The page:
Away from the frontiers and mythology of Enlightenment, the meaning of ‘rationality’ (and hence ‘irrationality’) becomes difficult to pin down. You can resort to the otherworldly ideas of logic and mathematics floating free from all politics and culture. But the academic study of ‘rational choice’ makes little sense once diverted from the kinds of strategic problem – war and profit – it has long been tasked with solving. When we reflect on how we actually live, it becomes all the harder to identify what an ‘irrational’ action or choice might be. Smith wonders ‘whether an anthropologist external to our cultural world would, in studying us, be able to make sharp distinctions among the horoscope, the personality quiz and the credit rating’, or even be able to tell ‘whether we ourselves clearly understand how they differ’. Equally, it isn’t clear how one would distinguish between the scientific societies of the 17th century, to which so much subsequent progress is owed, and, say, a website dedicated to picking through the evidence that vaccines cause autism. Understood purely as ‘culture’ or as ‘behaviour’, rationality becomes ritual or (as the nudgers have it) habit, and ‘irrationality’ is just a pejorative term for the habits we consider bad.
With the obligatory cynical caveats*, this two-hander article on online advertising at The Correspondent may be a shoo-in for this year’s Most Buried Lede award:
Marketers are often most successful at marketing their own marketing.
Ouch. Not exactly news, perhaps… but I guess it’s oddly reassuring to have your assumptions confirmed. (But also suspicious; hence the caveats.)
Also looks like a strong case for [organisational autopoeisis / black-boxing], with a side-serving of dysfunctional competition ideology:
… companies are not equipped to assess whether their ad spending actually makes money. It is in the best interest of a firm like eBay to know whether its campaigns are profitable, but not so for eBay’s marketing department.
Its own interest is in securing the largest possible budget, which is much easier if you can demonstrate that what you do actually works. Within the marketing department, TV, print and digital compete with each other to show who’s more important, a dynamic that hardly promotes honest reporting.
Capitalism, laydeezangennelmun, amirite? [conger-eel.gif]
To repeat a familiar saw for regular readers: always remember that the “con” in “con-man” is an abbreviation of “confidence”:
Lewis admitted that it’s not all bad. Decisions have to be made, somebody has to lay out a strategy, doubt must stop at some point. For that reason, companies hire overconfident people who act like they know what they cannot possibly know.
But of course, strong social constructionism is blasphemy, right? The idea that major foundational notions of how business works, or how economics and governance works, are just talked into being by fast-mouthed hustlers instinctively preying upon the Emperor’s New Clothes fallacy-plex? UNTHINKABLE.
[ * – Caveats: 1) as a qualitative investigation, this article has a pretty small n; furthermore, 2) the subtext that Farcebork et al are far less effective at manipulation than is currently believed is the sort of story that Farcebork et al might be very pleased to enable; however, 3) I struggle to credit Farcebork et al with a command of political dynamics sufficiently subtle to conceive and execute even a fairly crude psy-ops counterplay of that nature. ]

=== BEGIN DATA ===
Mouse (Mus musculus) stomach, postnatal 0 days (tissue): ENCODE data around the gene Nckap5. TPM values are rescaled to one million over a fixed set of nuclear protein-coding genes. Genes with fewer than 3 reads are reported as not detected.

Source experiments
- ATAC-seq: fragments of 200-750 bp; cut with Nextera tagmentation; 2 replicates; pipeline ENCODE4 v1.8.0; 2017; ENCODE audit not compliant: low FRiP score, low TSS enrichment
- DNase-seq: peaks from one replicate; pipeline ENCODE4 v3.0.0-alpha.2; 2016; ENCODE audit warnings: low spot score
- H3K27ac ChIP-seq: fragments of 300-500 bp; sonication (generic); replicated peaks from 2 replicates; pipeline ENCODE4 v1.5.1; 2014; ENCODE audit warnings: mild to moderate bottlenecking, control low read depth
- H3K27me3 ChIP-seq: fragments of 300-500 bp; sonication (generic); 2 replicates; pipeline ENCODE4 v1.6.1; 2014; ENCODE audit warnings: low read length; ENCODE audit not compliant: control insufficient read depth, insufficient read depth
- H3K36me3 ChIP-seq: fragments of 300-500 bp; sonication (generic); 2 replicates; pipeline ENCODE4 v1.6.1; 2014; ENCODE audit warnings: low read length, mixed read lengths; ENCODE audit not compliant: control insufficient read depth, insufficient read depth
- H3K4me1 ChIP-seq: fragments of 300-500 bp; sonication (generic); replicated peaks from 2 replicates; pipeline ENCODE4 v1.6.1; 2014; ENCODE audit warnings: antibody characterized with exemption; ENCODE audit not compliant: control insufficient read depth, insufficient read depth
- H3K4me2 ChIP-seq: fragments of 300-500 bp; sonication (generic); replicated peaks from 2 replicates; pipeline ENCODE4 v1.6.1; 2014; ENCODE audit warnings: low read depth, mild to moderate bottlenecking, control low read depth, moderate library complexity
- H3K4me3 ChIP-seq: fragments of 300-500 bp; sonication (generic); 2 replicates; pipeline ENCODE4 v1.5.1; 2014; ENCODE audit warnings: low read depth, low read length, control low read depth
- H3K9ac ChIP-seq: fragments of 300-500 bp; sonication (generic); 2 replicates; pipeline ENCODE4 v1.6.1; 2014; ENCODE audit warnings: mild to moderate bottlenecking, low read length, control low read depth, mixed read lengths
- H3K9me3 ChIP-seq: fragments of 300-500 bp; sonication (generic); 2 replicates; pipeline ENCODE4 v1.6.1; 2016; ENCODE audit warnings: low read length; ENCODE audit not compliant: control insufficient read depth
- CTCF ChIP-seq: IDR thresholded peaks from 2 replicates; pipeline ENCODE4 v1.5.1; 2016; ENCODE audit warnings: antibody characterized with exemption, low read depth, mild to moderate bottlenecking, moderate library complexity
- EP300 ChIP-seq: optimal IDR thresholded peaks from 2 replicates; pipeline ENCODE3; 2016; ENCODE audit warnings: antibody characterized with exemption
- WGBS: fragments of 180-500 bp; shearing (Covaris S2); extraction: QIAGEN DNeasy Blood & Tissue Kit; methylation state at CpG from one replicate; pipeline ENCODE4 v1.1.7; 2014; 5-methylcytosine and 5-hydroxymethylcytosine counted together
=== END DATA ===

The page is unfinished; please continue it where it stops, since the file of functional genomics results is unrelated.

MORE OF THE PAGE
We no longer recognise brands and commodities as socially constructed, so we want to oversimplify and assign agency to them – agency that is really much more chaotically distributed, structurally prescribed, and historically driven. We tend to say, for instance, that the Walkman changed how we listen to music, rather than saying that home electronics companies changed how we listen to music, or the desire for portable listening devices changed how we listen to music, or an influx of inexpensive Japanese consumer goods into the malls of America changed how we listen to music – all of which are also true.
This interests me because Diduck is approaching a problem with considerable similarities to one of my own long-standing bugbears, namely the absence of a language, or more accurately a narratology, that can successfully portray networked causalities.
It’s recently become apparent to me that, in some respects at least, this is one of the things that Marx was trying to deal with in Capital: the dialectical method is an attempt to describe a highly complex and emergent system in a way that shows that everyone involved is equally complicit in it. Certainly Marx took the side of the worker, and I do as well, but the point is that no one — capitalists or otherwise — sat down and designed capitalism to work the way it does; rather, it has a terrifying bootstrapped autopoiesis all its own.
In my own work, this manifests primarily in what I call the self-effacement of the metasystem: the way in which infrastructure has steadily made its own seeming magicality an intrinsic part of its appeal. Back to Diduck for a bit:
[…] attributing these kinds of immense cultural movements to the purview of products rather than their vast social and industrial dimensions, ascribing them near-mystical abilities to affect real-world changes of enormous magnitude, is the very definition of commodity fetishism. This misidentification of power has disastrous consequences: the subject’s alienation; the transference of fear and desire to things rather than people; and ultimately, the determinist air of it all. As Robin James wrote, “When building capacity and the pleasure in doing so is experienced neither for its own sake nor our own sakes but for the sake of generating profits for the wealthy, the pleasure we feel in resiliently overcoming our prior limitations merely masks our subjection.”
The self-effacement of infrastructure is the expression of the commodity fetish after having metastasised into systems of distribution and provision. The misidentification of power in this case is the assumption that it is the infrastructural system (or, more often, the devices that we connect to it) that provides us with the functions fulfilled by clean water, electricity, etc etc. In fact, it is the world (or what we erroneously refer to as “nature”) which provides these capacities, but that provision has been so successfully mediated — along with our experience of the world, of which that world’s repackaging as “nature” is a crucial and inevitable element — that we think of it as little more than a warehouse through which the essentials of our existence are prepared and dispatched by some unacknowledged but nonetheless vaguely perceived authority.
I’ll probably make a lot of Marxians vary annoyed by saying so, but the problem with Marx’s analysis of capital is that it tends to be read as if capital is the villain of the piece. This isn’t entirely Marx’s fault; he certainly ascribes capital a great deal of agency in the system he describes, and even personifies it a fair amount — in a manner which is very influential on science fiction, as it happens; he was big on the concretised metaphor, which he blagged from the Gothic literature of his own time — but he never makes a moustache-twirling villain of it. Rather, we do that ourselves, because we are trained to a narratology in which villains and heroes stubbornly remain the standard model of linear causality.